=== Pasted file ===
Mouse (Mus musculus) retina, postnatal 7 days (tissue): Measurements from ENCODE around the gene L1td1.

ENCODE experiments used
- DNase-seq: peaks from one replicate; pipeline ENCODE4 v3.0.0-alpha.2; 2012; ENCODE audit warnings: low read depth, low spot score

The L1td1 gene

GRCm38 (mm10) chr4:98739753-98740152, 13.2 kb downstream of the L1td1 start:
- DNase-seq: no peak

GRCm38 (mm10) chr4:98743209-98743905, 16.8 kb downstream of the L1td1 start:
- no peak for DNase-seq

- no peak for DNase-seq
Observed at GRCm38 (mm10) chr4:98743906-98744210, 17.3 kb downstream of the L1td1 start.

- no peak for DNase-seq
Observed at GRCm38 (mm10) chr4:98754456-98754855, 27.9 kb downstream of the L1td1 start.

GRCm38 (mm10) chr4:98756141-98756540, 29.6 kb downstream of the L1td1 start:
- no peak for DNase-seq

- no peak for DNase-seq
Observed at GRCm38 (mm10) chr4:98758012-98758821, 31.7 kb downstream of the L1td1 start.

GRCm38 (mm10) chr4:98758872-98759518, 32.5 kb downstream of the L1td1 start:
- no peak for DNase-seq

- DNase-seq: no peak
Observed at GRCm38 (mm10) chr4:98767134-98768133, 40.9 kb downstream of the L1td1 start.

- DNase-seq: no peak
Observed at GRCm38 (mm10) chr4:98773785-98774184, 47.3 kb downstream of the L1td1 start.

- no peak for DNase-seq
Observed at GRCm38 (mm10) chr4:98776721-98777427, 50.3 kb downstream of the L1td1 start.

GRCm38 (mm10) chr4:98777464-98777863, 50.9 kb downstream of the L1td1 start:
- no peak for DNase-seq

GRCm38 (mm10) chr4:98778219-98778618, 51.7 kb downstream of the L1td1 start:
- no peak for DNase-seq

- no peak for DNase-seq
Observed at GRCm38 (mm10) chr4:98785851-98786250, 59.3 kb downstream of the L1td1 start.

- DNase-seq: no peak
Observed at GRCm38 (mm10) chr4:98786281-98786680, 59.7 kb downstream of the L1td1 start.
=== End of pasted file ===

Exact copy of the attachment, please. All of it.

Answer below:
Mouse (Mus musculus) retina, postnatal 7 days (tissue): Measurements from ENCODE around the gene L1td1.

ENCODE experiments used
- DNase-seq: peaks from one replicate; pipeline ENCODE4 v3.0.0-alpha.2; 2012; ENCODE audit warnings: low read depth, low spot score

The L1td1 gene

GRCm38 (mm10) chr4:98739753-98740152, 13.2 kb downstream of the L1td1 start:
- DNase-seq: no peak

GRCm38 (mm10) chr4:98743209-98743905, 16.8 kb downstream of the L1td1 start:
- no peak for DNase-seq

- no peak for DNase-seq
Observed at GRCm38 (mm10) chr4:98743906-98744210, 17.3 kb downstream of the L1td1 start.

- no peak for DNase-seq
Observed at GRCm38 (mm10) chr4:98754456-98754855, 27.9 kb downstream of the L1td1 start.

GRCm38 (mm10) chr4:98756141-98756540, 29.6 kb downstream of the L1td1 start:
- no peak for DNase-seq

- no peak for DNase-seq
Observed at GRCm38 (mm10) chr4:98758012-98758821, 31.7 kb downstream of the L1td1 start.

GRCm38 (mm10) chr4:98758872-98759518, 32.5 kb downstream of the L1td1 start:
- no peak for DNase-seq

- DNase-seq: no peak
Observed at GRCm38 (mm10) chr4:98767134-98768133, 40.9 kb downstream of the L1td1 start.

- DNase-seq: no peak
Observed at GRCm38 (mm10) chr4:98773785-98774184, 47.3 kb downstream of the L1td1 start.

- no peak for DNase-seq
Observed at GRCm38 (mm10) chr4:98776721-98777427, 50.3 kb downstream of the L1td1 start.

GRCm38 (mm10) chr4:98777464-98777863, 50.9 kb downstream of the L1td1 start:
- no peak for DNase-seq

GRCm38 (mm10) chr4:98778219-98778618, 51.7 kb downstream of the L1td1 start:
- no peak for DNase-seq

- no peak for DNase-seq
Observed at GRCm38 (mm10) chr4:98785851-98786250, 59.3 kb downstream of the L1td1 start.

- DNase-seq: no peak
Observed at GRCm38 (mm10) chr4:98786281-98786680, 59.7 kb downstream of the L1td1 start.